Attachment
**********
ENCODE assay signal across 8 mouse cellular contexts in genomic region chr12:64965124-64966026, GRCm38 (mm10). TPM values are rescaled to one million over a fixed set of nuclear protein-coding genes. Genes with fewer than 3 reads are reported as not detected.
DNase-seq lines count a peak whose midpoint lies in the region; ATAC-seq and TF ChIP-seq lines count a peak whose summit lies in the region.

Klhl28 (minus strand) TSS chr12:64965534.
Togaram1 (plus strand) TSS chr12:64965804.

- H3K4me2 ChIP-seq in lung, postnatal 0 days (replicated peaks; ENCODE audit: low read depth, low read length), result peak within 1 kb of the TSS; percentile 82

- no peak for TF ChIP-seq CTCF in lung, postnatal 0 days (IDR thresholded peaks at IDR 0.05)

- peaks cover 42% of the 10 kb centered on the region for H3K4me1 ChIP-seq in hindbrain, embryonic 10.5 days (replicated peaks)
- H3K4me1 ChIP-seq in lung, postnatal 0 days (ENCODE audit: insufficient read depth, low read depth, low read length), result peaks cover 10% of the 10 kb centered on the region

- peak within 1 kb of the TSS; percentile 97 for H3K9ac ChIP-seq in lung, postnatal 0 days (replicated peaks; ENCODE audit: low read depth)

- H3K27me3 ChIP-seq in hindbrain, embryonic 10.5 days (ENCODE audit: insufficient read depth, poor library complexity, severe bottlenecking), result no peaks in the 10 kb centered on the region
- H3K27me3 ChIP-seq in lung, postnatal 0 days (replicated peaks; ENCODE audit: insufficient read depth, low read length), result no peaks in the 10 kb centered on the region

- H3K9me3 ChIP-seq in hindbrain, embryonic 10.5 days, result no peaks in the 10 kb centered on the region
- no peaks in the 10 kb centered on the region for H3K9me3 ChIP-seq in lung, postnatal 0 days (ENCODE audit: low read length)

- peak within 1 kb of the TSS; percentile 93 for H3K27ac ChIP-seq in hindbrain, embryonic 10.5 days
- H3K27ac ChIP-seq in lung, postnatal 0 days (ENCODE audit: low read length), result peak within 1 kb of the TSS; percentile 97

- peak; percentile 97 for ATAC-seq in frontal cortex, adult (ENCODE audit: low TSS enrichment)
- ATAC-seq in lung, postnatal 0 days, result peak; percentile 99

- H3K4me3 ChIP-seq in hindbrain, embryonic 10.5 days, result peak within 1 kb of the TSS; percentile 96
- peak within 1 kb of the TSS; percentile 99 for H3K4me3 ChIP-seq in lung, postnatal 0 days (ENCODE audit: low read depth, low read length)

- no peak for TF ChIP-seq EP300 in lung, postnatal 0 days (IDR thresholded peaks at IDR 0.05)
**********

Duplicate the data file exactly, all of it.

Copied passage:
ENCODE assay signal across 8 mouse cellular contexts in genomic region chr12:64965124-64966026, GRCm38 (mm10). TPM values are rescaled to one million over a fixed set of nuclear protein-coding genes. Genes with fewer than 3 reads are reported as not detected.
DNase-seq lines count a peak whose midpoint lies in the region; ATAC-seq and TF ChIP-seq lines count a peak whose summit lies in the region.

Klhl28 (minus strand) TSS chr12:64965534.
Togaram1 (plus strand) TSS chr12:64965804.

- H3K4me2 ChIP-seq in lung, postnatal 0 days (replicated peaks; ENCODE audit: low read depth, low read length), result peak within 1 kb of the TSS; percentile 82

- no peak for TF ChIP-seq CTCF in lung, postnatal 0 days (IDR thresholded peaks at IDR 0.05)

- peaks cover 42% of the 10 kb centered on the region for H3K4me1 ChIP-seq in hindbrain, embryonic 10.5 days (replicated peaks)
- H3K4me1 ChIP-seq in lung, postnatal 0 days (ENCODE audit: insufficient read depth, low read depth, low read length), result peaks cover 10% of the 10 kb centered on the region

- peak within 1 kb of the TSS; percentile 97 for H3K9ac ChIP-seq in lung, postnatal 0 days (replicated peaks; ENCODE audit: low read depth)

- H3K27me3 ChIP-seq in hindbrain, embryonic 10.5 days (ENCODE audit: insufficient read depth, poor library complexity, severe bottlenecking), result no peaks in the 10 kb centered on the region
- H3K27me3 ChIP-seq in lung, postnatal 0 days (replicated peaks; ENCODE audit: insufficient read depth, low read length), result no peaks in the 10 kb centered on the region

- H3K9me3 ChIP-seq in hindbrain, embryonic 10.5 days, result no peaks in the 10 kb centered on the region
- no peaks in the 10 kb centered on the region for H3K9me3 ChIP-seq in lung, postnatal 0 days (ENCODE audit: low read length)

- peak within 1 kb of the TSS; percentile 93 for H3K27ac ChIP-seq in hindbrain, embryonic 10.5 days
- H3K27ac ChIP-seq in lung, postnatal 0 days (ENCODE audit: low read length), result peak within 1 kb of the TSS; percentile 97

- peak; percentile 97 for ATAC-seq in frontal cortex, adult (ENCODE audit: low TSS enrichment)
- ATAC-seq in lung, postnatal 0 days, result peak; percentile 99

- H3K4me3 ChIP-seq in hindbrain, embryonic 10.5 days, result peak within 1 kb of the TSS; percentile 96
- peak within 1 kb of the TSS; percentile 99 for H3K4me3 ChIP-seq in lung, postnatal 0 days (ENCODE audit: low read depth, low read length)

- no peak for TF ChIP-seq EP300 in lung, postnatal 0 days (IDR thresholded peaks at IDR 0.05)